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Rob Key- Unlocking England’s Potential

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Rewind a year, and England’s Test side was floundering. A dismal Ashes series in Australia had been followed by a series defeat in the West Indies. England had won just one of their last fourteen Test matches, and their cricket unsurprisingly looked shorn of any confidence; tentative, cautious, and at times torturous. Ashley Giles had paid the price for poor results, sacked as England’s managing director, as had Head Coach Chris Silverwood. Sir Andrew Strauss assumed Giles’s position in the short term as the ECB sought a long-term replacement.

They found one in Rob Key, a man with admittedly little administrative experience, albeit boasting impressive leadership credentials, having captained his county Kent through the good times and bad. Key went from ruminating on events from the comfort of the commentary box to playing an active role in the decision-making of English cricket. It was a decision that raised eyebrows; Key had emerged as a left-field candidate relatively late in the process. Key had a job for life at Sky, a natural with his shrewd observations and dry humour; why would he want to take on what had become something of a poisoned chalice?

Key cuts a jovial figure, eminently likeable and completely lacking in ego, but behind the jokes is a razor-sharp mind. Key’s observations are delivered in an uncomplicated fashion. He doesn’t do manager jargon; he says things how he sees them, just like he would from behind the glass of the commentary box. Crucially, he immediately brought a sense of energy and positivity, a fresh perspective, keen to change the landscape without radically altering it. Key’s success has been built on smart, bold decisions, empowering those beneath him.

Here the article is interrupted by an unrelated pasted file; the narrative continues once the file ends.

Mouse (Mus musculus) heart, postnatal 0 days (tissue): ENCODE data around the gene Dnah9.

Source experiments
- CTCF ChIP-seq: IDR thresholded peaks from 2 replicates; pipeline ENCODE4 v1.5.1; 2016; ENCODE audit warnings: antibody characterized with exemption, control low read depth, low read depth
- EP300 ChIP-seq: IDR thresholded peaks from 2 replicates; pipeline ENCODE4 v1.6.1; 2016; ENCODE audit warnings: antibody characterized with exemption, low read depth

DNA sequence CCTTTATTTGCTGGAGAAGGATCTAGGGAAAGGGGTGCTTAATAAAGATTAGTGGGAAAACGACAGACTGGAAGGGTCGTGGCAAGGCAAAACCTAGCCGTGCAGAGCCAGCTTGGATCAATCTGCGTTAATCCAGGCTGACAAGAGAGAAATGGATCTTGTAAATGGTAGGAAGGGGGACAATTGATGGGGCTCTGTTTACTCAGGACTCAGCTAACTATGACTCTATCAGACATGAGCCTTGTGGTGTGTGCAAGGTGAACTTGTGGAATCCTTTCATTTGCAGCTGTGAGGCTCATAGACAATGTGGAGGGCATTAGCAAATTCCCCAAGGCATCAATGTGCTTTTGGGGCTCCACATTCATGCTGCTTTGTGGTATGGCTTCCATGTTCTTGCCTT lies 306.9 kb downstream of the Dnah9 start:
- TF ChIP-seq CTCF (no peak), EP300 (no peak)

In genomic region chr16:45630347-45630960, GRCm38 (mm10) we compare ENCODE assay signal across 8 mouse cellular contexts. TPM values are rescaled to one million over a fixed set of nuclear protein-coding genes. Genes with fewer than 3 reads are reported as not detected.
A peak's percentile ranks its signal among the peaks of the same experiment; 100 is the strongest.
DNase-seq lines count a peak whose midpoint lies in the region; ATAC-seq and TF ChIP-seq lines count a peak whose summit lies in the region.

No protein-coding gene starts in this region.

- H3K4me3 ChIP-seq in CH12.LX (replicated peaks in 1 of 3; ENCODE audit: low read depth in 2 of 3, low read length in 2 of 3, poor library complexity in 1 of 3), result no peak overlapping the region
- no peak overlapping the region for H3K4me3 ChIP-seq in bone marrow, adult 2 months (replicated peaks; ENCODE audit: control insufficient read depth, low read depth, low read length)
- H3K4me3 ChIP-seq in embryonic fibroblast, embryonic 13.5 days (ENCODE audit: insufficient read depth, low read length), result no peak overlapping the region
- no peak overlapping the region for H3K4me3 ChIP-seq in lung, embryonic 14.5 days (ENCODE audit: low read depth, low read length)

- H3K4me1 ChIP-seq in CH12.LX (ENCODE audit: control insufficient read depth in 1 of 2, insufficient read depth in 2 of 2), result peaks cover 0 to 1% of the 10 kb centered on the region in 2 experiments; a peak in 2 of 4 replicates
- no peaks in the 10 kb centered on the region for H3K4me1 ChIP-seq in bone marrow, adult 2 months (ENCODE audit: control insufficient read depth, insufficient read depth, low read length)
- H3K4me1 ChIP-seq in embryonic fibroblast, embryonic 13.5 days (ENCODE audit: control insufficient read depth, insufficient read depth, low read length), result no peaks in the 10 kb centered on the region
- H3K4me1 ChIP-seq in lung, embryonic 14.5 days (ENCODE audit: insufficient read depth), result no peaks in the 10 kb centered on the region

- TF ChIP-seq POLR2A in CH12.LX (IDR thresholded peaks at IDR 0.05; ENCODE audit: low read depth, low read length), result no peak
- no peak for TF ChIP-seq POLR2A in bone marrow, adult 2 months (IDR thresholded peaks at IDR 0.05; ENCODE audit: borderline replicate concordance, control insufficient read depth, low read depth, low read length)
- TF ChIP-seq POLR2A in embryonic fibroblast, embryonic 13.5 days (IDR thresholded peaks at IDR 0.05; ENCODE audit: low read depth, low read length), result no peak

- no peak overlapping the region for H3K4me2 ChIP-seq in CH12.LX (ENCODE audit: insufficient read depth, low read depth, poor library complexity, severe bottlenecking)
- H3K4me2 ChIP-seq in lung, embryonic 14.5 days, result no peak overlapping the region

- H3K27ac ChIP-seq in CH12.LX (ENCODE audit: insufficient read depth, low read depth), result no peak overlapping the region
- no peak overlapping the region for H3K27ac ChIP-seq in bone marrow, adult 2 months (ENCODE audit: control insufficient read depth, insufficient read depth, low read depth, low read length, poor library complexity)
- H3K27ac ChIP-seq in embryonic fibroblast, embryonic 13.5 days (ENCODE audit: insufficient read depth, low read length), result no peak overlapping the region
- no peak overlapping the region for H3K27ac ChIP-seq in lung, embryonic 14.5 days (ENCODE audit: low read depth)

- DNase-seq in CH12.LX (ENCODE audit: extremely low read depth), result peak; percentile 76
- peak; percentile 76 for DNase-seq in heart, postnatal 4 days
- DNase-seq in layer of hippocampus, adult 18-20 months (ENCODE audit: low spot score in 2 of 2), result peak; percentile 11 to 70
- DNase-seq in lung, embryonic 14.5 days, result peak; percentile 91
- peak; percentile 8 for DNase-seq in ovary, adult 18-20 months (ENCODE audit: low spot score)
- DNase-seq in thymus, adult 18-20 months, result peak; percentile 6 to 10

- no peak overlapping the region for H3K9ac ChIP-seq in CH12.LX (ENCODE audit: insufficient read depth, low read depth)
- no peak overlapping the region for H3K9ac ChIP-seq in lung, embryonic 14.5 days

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Key’s first decision was naming Ben Stokes as Test captain. Admittedly, it was a fairly obvious choice; alongside Root, Stokes was the only other player guaranteed a place in the side at the time. But it was an appointment that set Key’s stall out, stating at the time: “He epitomises the mentality and approach we want to take this team forward”. Stokes had been part of England’s leadership group for several years, maturer and wiser than his younger days, when his behaviour was occasionally wayward.

Stokes is a galvanising and inspirational figure, capable of extraordinary feats on the field, a player who can empty the bars and fill the seats. But he is also an empathetic figure, open in his mental health struggles, and with a good cricketing brain to boot. The only worries stemmed from the burden of captaincy on a body that had already taken its fair share of punishment. England’s previous big-ticket all-rounders, Andrew Flintoff and Ian Botham, had struggled to juggle the demands of captaincy with their immense playing contributions.

Stokes’s appointment made even more sense when Brendon McCullum was unveiled as England’s new Test coach. An exciting player in a similar mould to Stokes, McCullum was an adventurous and imaginative selection, a real statement of intent from Key. On the surface, McCullum and Stokes appeared to be kindred spirits, and results certainly indicate it has been the perfect cricketing marriage. McCullum’s previous coaching experience was consigned to Twenty20, but beneath the laid-back exterior lurks a steely competitor and a wealth of Test cricket expertise gleaned from over a hundred appearances for New Zealand.

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McCullum wasn’t initially on England’s radar, but Key had earmarked him out as a suitable candidate, and after some gentle cajoling, he interviewed for the role. There had been questions about whether McCullum would be more suited to a white ball role, but Key opted for Matthew Mott, who brought with him an impressive record with Australia’s women’s team. Mott’s appointment went slightly under the radar, but he has provided success instantaneously, guiding England to glory at the 2022 T20 World Cup. England’s ODI side has plateaued slightly, but that’s arguably more down to the endless rotation necessitated by a bloated calendar.